Killed - October 23, 1866
Deputy Sheriff Martin J. Roohan was a large powerful man. Even at the age of 63 years he displayed immense strength. Convicted murder Felipe Hernandez was just the opposite of Deputy Roohan. Standing 5 feet 8 inches tall and weighing only 150 pounds soaking wet, he was said to posses the strength and agility of a tiger. Hernandez was convicted of murdering Juan Bee, the son of early California pioneer and Alcalde of San Jose, Henry Bee.
Hernandez was set to be executed by hanging in only a few days when he developed his plan to escape. October 23, 1866, at 3:00 o'clock PM, following a daily routine, Deputy Roohan used an inmate to place food in an inmates cell. The deputy opened Felipe's cell door, allowing the inmate trustee into the cell. Hernandez who somehow had freed his hands from the shackles, pushed the inmate trustee aside and attacked the surprised deputy. Hernandez seized Roohan around the body, grabbing the knife the jailer wore in his belt. Roohan also wore a pistol in his front belt, but with the death hug Hernandez had on him, Roohan wasn't able to reach his gun. Using his free hand, Hernandez slashed the deputy across the neck. This brought the deputy to his knees. Struggling to get to his feet, Roohan weakened from the blows, and collapsed to the floor. Hernandez stabbed him to the heart and lungs, killing him almost instantly.
Knowing that the next deputy's shift didn't start until the following morning, Hernandez freely roamed the jail. Taking the keys from his cell door, he unlocked another cell. Felipe threw the trembling inmate trustee into the call while freeing a Chileno who had been arrested for stabbing a man at Almaden. For the next few hours the two prisoners ransacked the jail's office, taking two revolvers and the $800, Deputy Roohan was known to have had in his position. The desperado's waited until dark to make their escape.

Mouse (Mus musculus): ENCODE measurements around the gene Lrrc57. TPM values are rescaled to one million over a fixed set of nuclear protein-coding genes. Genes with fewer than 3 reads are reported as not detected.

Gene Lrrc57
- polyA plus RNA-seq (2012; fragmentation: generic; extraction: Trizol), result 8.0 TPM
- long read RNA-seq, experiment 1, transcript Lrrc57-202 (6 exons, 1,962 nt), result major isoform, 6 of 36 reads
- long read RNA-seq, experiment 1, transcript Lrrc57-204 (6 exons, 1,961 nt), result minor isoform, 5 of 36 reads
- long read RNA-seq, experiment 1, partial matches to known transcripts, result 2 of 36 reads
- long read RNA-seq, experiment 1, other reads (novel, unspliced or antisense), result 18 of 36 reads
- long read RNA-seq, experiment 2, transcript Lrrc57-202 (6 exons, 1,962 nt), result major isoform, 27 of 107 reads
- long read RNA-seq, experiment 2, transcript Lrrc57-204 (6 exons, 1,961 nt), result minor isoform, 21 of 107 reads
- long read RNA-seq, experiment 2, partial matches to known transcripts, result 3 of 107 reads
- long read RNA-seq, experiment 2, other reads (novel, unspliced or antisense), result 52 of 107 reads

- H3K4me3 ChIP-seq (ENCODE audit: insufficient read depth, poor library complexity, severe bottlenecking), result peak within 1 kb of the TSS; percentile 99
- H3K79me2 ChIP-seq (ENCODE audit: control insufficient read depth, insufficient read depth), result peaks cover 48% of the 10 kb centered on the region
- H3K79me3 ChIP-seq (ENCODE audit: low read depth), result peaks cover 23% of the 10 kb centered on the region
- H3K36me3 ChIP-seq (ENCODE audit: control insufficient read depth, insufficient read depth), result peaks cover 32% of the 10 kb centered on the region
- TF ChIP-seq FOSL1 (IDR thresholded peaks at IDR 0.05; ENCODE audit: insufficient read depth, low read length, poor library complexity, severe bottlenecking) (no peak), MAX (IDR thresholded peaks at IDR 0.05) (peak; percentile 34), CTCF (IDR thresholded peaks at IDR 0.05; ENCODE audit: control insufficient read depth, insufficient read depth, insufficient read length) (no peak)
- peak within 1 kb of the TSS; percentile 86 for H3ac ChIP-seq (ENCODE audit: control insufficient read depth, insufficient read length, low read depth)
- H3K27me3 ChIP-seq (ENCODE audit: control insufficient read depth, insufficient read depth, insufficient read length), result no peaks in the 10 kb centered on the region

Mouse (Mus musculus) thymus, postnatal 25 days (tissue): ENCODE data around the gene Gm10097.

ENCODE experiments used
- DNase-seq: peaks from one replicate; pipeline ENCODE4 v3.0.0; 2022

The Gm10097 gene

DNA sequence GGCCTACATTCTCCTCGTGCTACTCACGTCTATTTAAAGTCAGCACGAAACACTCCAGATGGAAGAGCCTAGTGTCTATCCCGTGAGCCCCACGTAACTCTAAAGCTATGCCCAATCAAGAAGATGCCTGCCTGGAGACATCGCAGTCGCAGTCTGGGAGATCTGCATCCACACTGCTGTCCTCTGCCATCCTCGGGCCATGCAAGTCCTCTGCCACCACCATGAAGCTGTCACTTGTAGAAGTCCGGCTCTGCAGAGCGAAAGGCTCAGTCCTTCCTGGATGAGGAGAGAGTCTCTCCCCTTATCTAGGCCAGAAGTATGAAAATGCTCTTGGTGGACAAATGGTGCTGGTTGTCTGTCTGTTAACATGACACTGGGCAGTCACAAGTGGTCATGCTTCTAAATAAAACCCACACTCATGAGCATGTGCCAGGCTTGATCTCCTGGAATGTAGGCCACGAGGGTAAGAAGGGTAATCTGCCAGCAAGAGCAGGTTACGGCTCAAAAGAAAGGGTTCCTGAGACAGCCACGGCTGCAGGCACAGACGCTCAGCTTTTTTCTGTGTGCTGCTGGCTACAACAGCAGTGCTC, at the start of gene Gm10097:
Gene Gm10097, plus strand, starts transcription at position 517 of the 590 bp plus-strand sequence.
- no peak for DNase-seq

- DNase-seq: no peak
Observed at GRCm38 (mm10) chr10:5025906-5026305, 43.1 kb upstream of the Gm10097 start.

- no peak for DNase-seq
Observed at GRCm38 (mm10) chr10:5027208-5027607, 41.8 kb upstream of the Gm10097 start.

Early Friday morning Deputy Chapman arrived to start his shift. Unable to open the jail door, Chapman found Sheriff Kennedy and reported the situation. Upon their grizzly discovery, Sheriff Kennedy exhausted posse after posse in his relentless search for the escaped convicts. He even posted a $1000 reward for their capture.
Nothing was heard of Hernandez until June 4, 1863 when the San Jose Mercury reported that Hernandez had been shot by one of his companions during a dispute near an old mine along the Colorado River. Hernandez had had a falling out with one of his gang members, he drew his revolver and tried to shoot the fellow desperado. When his gun miss fired, the other gunman fired and shot him dead.
Sources:The San Jose Mercury, October 30, 1862 & June 4, 1863